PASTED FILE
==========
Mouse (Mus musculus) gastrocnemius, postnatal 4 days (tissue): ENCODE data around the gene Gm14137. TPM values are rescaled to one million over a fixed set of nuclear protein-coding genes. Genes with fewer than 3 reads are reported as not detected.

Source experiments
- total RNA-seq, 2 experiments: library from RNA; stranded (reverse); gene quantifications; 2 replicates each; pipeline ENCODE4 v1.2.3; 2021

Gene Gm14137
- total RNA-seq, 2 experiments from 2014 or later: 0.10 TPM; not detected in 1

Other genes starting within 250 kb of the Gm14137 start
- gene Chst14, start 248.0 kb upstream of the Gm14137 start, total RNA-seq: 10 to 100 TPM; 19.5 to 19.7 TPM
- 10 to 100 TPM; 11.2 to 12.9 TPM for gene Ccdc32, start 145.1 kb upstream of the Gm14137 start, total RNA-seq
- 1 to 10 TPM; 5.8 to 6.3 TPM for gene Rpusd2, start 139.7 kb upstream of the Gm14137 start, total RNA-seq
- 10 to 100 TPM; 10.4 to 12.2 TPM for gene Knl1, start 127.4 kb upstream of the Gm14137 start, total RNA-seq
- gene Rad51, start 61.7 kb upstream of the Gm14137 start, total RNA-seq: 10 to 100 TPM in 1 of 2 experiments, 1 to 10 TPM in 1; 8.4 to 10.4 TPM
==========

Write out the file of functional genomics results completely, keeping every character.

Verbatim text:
Mouse (Mus musculus) gastrocnemius, postnatal 4 days (tissue): ENCODE data around the gene Gm14137. TPM values are rescaled to one million over a fixed set of nuclear protein-coding genes. Genes with fewer than 3 reads are reported as not detected.

Source experiments
- total RNA-seq, 2 experiments: library from RNA; stranded (reverse); gene quantifications; 2 replicates each; pipeline ENCODE4 v1.2.3; 2021

Gene Gm14137
- total RNA-seq, 2 experiments from 2014 or later: 0.10 TPM; not detected in 1

Other genes starting within 250 kb of the Gm14137 start
- gene Chst14, start 248.0 kb upstream of the Gm14137 start, total RNA-seq: 10 to 100 TPM; 19.5 to 19.7 TPM
- 10 to 100 TPM; 11.2 to 12.9 TPM for gene Ccdc32, start 145.1 kb upstream of the Gm14137 start, total RNA-seq
- 1 to 10 TPM; 5.8 to 6.3 TPM for gene Rpusd2, start 139.7 kb upstream of the Gm14137 start, total RNA-seq
- 10 to 100 TPM; 10.4 to 12.2 TPM for gene Knl1, start 127.4 kb upstream of the Gm14137 start, total RNA-seq
- gene Rad51, start 61.7 kb upstream of the Gm14137 start, total RNA-seq: 10 to 100 TPM in 1 of 2 experiments, 1 to 10 TPM in 1; 8.4 to 10.4 TPM